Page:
Methodology and Interpretation
RAGT0 - Percent total agricultural adjacent to streams
The percentage of all agricultural land cover adjacent to streams is calculated
by summing the total number of pasture, crop and orchard land cover cells underneath
stream segments in the 3 km grid cell reporting unit and dividing by the stream
corridor's total land area (total number cells underneath stream segments minus
those classified as water). Agricultural practices typically employ fertilizers,
pesticides and other chemicals that may be transported to streams in water runoff.
The closer agriculture is to a stream the more likely related pollutants will enter
the stream. Concentrations of pollutants transported into streams are also more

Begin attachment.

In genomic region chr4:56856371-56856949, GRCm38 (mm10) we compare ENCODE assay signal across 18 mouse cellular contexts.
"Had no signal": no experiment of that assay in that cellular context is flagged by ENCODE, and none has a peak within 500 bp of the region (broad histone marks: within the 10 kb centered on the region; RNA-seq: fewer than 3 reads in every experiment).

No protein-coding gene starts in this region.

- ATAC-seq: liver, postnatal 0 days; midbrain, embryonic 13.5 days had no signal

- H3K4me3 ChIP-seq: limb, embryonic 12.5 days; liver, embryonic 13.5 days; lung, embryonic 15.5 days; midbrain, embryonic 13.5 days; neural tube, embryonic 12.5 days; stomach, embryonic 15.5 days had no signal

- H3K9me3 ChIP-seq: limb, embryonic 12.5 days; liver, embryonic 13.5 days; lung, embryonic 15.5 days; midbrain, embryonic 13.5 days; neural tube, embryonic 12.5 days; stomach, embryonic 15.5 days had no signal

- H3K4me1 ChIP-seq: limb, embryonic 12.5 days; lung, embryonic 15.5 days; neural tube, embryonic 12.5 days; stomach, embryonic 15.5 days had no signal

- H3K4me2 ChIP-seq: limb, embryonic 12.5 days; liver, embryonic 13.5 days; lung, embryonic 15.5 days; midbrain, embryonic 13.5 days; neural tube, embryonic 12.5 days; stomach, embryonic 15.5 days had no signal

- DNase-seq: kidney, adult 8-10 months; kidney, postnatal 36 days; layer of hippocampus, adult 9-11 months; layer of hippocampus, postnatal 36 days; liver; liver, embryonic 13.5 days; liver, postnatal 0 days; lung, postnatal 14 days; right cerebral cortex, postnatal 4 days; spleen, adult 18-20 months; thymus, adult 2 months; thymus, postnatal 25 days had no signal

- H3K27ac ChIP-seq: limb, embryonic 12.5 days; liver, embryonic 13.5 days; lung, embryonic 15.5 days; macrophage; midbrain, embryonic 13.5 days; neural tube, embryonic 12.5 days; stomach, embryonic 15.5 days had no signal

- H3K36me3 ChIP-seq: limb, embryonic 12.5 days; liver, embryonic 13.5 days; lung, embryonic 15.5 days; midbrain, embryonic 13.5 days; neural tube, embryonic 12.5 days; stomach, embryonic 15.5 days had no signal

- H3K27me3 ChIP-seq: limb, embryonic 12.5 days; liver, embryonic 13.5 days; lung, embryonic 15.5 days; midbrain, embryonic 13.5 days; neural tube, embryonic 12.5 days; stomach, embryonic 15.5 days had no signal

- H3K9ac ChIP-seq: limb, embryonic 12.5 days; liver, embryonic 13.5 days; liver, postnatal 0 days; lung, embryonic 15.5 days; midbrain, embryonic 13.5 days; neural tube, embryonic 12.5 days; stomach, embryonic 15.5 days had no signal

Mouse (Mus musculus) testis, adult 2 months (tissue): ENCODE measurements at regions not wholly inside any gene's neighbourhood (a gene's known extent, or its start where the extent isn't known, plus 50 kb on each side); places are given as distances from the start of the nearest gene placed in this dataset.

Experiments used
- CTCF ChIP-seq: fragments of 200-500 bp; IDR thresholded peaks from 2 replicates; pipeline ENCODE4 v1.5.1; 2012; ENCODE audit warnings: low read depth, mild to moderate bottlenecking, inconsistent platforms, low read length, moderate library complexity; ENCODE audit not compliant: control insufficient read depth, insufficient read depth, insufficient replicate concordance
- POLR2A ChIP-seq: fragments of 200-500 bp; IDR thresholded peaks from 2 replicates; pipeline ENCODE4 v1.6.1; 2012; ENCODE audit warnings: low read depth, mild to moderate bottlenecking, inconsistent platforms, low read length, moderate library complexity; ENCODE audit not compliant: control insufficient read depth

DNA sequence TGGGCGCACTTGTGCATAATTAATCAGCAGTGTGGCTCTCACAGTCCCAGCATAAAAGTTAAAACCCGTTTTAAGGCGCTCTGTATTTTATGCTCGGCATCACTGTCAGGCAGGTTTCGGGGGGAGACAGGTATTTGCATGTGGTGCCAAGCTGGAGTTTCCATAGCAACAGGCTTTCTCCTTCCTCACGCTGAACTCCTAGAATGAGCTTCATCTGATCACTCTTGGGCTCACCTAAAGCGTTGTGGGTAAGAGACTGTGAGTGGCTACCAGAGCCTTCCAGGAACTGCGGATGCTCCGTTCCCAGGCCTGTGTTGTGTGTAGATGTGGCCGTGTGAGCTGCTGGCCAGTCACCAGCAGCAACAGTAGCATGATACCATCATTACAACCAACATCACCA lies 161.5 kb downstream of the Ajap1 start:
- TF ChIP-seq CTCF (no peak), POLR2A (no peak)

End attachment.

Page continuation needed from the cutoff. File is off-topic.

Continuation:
likely to be higher when agriculture is closer to streams. Animals grazing in pasture
land may decrease vegetation cover possibly leading to increased runoff. Livestock
may also impair stream banks by trampling riparian vegetation, which may cause increased
sedimentation in the stream.
Quantile: Each class contains an approximately equal number (count) of features. A quantile
classification is well-suited to linearly distributed data. Because features are grouped by the number
within each class, the resulting map can be misleading, in that similar features can be separated into
adjacent classes, or features with widely different values can be lumped into the same class. This
distortion can be minimized by increasing the number of classes.
Natural Breaks: Classes are based on natural groupings of data values. Natural break points
are identified by looking for groupings and patterns inherent in the data. The features are divided
into classes whose boundaries are set where there are relatively large jumps in the distribution of
* EMAP-West Landscape Metrics Metadata (FGDC)